OKLAHOMA CITY (KFOR) – Volunteers from Oklahoma have joined the American Red Cross, headed to respond to wildfires in Northern California.  

American Red Cross said the four volunteers are helping with shelter and aid for those displaced from the Mosquito fire near Sacramento. They left Saturday and will be staying there for the next two weeks.  

“Our three volunteers will be on the ground, will be there doing that. We also have a volunteer that we have deployed virtually who will be helping with disaster health needs, make referrals for people and those sorts of things remotely on the Internet,” Matt Trotter, regional communications director at American Red Cross Kansas-Oklahoma Region. 

All four volunteers are trained disaster workers.  

“They really do the heavy lifting when it comes to something like this. When a region like California Gulf Country needs our help, help them across the country to take care of people who have been affected by a disaster. Our volunteers are ready to go at a moment’s notice,” said Trotter.  

There are currently four shelters open in the Sacramento area for people displaced by the fire. The volunteers will be out there helping provide comfort and care for people who are staying in the shelter until they can find a more permanent place to go. 

“We like to talk about the Oklahoma standard a lot here in the state and the Red Cross sort of just expands that across the U.S. When people are in need and when people need help, the Red Cross steps in to do it again and coordinate with local agencies to really maximize the help that’s available for people who are probably facing one of the worst times in their lives,” said Trotter.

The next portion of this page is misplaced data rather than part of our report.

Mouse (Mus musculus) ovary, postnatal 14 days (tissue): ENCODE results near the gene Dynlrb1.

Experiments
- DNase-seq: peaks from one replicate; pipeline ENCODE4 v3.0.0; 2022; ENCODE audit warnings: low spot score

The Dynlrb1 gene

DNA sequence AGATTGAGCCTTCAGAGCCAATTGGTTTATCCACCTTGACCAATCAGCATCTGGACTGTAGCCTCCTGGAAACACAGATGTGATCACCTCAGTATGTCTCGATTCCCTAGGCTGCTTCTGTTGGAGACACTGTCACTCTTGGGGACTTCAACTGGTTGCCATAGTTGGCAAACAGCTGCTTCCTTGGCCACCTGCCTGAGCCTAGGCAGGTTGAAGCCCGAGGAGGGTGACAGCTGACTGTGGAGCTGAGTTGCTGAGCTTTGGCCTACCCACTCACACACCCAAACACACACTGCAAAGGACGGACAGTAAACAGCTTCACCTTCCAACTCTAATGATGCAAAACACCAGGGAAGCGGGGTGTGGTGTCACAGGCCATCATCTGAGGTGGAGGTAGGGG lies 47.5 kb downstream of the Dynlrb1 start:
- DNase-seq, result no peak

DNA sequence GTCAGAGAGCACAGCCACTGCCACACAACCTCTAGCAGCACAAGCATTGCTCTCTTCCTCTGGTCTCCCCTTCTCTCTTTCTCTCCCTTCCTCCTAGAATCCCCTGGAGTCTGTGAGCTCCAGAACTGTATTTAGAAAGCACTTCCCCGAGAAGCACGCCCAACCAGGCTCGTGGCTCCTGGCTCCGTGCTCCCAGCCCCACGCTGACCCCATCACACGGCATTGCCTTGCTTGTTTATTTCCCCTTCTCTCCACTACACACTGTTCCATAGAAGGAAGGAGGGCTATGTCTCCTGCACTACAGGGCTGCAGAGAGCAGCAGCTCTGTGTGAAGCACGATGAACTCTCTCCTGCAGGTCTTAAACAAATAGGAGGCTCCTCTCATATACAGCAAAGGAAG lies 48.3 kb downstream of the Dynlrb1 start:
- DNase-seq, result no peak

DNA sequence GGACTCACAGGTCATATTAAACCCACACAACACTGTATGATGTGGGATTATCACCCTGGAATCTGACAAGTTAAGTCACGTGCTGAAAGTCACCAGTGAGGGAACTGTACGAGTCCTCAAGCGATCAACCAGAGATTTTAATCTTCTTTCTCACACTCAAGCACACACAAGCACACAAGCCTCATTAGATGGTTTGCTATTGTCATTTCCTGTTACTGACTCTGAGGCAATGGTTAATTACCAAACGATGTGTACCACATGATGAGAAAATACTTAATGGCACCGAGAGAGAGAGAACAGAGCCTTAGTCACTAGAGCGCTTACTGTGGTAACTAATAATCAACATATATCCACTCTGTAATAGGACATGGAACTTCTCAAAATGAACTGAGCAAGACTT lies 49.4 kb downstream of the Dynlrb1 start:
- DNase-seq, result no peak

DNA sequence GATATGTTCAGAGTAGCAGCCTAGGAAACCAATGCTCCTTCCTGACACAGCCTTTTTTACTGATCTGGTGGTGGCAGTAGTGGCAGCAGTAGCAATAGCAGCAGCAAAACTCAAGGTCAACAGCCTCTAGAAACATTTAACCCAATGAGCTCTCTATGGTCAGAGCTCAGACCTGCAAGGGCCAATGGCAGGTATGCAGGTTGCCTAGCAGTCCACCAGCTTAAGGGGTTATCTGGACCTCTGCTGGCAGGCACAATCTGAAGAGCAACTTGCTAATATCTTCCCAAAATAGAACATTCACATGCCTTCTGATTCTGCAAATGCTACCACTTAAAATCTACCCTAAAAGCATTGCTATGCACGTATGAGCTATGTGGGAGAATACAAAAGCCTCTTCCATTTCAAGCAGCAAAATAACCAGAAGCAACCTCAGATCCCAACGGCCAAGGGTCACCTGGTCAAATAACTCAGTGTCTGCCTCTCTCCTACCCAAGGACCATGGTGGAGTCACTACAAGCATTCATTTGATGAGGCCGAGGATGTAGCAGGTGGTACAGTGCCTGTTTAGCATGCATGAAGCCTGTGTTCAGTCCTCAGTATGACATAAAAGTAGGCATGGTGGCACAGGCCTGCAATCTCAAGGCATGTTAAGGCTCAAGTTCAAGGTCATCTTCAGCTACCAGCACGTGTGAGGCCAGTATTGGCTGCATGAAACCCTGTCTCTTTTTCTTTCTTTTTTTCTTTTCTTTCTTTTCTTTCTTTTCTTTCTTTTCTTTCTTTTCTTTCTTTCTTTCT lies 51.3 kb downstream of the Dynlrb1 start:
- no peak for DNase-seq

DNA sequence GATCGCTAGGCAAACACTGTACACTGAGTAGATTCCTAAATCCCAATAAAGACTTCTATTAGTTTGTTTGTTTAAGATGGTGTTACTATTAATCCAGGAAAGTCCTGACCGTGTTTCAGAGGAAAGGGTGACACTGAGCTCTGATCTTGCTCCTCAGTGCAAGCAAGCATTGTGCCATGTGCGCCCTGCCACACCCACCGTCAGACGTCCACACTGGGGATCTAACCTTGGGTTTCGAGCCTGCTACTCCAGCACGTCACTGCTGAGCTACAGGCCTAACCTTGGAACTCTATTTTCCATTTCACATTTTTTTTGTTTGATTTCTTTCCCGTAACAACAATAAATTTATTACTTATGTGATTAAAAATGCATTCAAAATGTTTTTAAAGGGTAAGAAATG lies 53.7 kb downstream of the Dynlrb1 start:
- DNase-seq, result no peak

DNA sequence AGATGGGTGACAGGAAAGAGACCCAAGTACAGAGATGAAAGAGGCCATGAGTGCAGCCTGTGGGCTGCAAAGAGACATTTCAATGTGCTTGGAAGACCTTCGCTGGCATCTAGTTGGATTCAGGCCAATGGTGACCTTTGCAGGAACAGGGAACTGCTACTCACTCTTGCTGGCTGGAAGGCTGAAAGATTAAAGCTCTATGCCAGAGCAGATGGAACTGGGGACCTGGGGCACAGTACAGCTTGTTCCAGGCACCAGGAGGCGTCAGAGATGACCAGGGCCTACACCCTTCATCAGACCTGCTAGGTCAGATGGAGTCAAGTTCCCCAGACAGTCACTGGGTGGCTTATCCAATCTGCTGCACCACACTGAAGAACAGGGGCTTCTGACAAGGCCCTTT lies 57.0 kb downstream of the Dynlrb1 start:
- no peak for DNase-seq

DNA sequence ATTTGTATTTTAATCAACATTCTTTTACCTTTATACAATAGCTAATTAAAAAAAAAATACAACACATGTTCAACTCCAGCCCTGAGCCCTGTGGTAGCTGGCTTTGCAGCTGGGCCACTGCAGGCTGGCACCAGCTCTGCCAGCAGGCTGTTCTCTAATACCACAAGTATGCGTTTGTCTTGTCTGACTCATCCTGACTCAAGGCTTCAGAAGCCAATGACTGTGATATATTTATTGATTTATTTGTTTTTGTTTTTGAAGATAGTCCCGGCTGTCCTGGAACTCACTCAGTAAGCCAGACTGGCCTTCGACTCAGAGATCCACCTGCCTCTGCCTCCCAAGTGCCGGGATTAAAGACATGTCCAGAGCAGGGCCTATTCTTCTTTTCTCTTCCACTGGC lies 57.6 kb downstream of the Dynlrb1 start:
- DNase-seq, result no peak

Matt Trotter said they are responding to some fires in Oregon and in Southern California as well.  

“We’re really hoping the firefighters can get some weather breaks, get a handle on the fire. We know that dozens of people have been displaced already and we’re just hoping for the best when it comes to getting that under control. This is definitely a tough time. And the Red Cross is seeing more large scale disasters more frequently. And we expect that to continue going forward,” said Trotter.  

Oklahoma has had its fair share of wildfires too this year. In response, American Red Cross has also been in the community providing support to many locally.  

“In several instances, our volunteers have gone out to bring meals, bring water, bring snacks and other sorts of things to firefighters who are on the front lines. Keep them fed, keep them hydrated, and make sure that they’re at their best to keep us all safe,” said Trotter.  

At last check, “Cal Fire” said the flames have burned more than 30-thousand acres.  

American Red Cross also told KFOR, they can use more volunteers to help with community disasters, and some who would like to respond to bigger disasters like the one in California. 

“We can always use volunteers to help with the Red Cross. Even if a big disaster like these fires in California isn’t exactly what you’re looking for. Most of the disasters we respond to each year are house fires. And so, you can sign up to volunteer, be a disaster responder, right in your own community and help people maybe just down the street from you when they need it the most,” said Trotter.  
If that’s something you’re interested in, you can go to their website to get started.